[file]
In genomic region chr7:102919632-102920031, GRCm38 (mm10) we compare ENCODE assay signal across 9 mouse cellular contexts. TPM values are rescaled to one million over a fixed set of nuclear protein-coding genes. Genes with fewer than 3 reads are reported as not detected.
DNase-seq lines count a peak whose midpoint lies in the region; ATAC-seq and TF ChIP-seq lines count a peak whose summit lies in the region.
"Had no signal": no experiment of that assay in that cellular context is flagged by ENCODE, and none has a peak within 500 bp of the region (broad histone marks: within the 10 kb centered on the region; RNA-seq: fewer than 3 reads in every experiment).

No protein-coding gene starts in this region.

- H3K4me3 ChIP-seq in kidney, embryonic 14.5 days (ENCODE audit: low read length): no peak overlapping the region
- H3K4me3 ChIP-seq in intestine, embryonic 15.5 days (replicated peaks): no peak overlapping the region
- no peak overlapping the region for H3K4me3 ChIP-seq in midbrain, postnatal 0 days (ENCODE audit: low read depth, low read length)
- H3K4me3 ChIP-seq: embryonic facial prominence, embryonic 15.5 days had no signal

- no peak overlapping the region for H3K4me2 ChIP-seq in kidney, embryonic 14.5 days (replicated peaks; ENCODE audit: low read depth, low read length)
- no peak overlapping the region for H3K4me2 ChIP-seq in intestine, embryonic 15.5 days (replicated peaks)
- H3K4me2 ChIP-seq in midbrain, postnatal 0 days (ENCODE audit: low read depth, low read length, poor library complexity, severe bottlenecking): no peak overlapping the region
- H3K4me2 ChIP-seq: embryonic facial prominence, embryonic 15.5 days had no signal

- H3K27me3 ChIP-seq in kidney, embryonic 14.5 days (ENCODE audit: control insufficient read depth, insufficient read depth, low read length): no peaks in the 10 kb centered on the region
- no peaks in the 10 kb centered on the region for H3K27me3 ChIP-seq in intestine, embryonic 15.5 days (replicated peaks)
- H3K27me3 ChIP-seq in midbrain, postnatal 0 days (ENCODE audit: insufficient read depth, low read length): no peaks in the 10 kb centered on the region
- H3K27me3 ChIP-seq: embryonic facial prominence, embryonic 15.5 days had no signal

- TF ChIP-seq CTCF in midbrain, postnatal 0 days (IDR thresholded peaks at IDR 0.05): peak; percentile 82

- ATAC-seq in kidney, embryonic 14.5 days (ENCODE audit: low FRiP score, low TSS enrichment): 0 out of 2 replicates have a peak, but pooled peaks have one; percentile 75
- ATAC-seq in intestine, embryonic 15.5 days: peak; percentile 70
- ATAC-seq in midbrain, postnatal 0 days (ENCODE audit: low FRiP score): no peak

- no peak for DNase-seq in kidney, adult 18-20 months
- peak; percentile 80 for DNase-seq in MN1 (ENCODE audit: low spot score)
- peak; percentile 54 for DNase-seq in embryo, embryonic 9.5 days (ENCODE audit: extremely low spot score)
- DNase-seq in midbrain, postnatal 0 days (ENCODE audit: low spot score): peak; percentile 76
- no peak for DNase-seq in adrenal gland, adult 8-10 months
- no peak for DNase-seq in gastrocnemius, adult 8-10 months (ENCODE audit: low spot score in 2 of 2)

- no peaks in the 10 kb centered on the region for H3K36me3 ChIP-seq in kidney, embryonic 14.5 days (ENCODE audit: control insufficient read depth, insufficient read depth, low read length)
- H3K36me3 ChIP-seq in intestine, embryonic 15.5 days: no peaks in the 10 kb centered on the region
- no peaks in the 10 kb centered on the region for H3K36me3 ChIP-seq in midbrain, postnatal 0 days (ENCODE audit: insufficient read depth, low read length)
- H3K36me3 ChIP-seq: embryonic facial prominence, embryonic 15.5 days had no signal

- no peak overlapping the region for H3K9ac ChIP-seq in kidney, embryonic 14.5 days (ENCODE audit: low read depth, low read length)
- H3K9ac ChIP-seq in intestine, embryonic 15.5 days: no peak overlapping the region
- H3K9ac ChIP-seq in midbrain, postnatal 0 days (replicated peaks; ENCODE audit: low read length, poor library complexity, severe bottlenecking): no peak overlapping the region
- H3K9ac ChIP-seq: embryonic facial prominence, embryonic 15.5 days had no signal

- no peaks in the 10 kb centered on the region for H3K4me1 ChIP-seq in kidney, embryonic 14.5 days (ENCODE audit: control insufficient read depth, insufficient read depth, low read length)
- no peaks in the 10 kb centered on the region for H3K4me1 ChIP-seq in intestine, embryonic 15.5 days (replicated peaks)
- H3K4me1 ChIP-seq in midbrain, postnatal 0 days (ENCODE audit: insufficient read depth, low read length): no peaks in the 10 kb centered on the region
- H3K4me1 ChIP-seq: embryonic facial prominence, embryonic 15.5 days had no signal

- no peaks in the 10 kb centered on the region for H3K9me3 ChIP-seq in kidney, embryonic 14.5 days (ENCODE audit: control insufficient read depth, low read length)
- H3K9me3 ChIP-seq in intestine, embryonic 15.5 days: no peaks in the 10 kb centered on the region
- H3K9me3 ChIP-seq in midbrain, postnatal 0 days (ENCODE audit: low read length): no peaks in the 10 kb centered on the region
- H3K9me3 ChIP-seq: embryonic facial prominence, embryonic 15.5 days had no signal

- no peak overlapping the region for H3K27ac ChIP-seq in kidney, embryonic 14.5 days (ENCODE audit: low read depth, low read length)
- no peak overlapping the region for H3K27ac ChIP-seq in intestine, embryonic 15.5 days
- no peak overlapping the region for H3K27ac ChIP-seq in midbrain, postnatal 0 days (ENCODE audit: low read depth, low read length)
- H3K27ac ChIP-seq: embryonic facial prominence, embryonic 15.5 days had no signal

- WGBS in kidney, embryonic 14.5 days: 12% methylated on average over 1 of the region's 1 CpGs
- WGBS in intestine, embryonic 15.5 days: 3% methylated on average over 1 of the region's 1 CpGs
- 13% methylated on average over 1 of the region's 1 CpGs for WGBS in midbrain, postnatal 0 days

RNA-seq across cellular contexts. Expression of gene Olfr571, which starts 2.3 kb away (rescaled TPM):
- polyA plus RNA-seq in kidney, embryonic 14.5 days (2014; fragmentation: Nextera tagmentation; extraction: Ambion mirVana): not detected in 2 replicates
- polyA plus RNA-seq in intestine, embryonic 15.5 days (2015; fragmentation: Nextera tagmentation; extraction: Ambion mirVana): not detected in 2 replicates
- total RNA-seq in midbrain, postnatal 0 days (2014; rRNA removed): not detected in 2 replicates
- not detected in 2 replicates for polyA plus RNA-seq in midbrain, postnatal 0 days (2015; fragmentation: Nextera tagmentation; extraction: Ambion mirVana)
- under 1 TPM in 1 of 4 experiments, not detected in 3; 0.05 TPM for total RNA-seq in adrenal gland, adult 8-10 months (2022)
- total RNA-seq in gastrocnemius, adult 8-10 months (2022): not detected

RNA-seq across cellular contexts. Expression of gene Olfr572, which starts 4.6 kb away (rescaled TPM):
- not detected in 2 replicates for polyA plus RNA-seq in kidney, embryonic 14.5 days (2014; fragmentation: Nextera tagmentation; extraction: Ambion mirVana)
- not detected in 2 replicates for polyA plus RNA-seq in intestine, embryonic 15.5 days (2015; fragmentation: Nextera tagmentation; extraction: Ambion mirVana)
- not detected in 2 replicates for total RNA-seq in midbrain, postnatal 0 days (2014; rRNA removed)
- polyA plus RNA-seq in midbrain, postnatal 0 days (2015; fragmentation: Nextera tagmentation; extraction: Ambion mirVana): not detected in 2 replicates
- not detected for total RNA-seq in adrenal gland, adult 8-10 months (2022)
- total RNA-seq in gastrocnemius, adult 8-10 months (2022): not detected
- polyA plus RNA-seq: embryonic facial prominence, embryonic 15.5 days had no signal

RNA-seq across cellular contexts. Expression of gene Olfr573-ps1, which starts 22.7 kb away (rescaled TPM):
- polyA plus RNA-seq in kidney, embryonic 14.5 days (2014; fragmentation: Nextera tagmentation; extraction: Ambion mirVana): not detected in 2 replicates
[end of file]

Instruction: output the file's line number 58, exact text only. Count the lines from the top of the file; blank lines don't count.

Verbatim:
- not detected in 2 replicates for polyA plus RNA-seq in kidney, embryonic 14.5 days (2014; fragmentation: Nextera tagmentation; extraction: Ambion mirVana)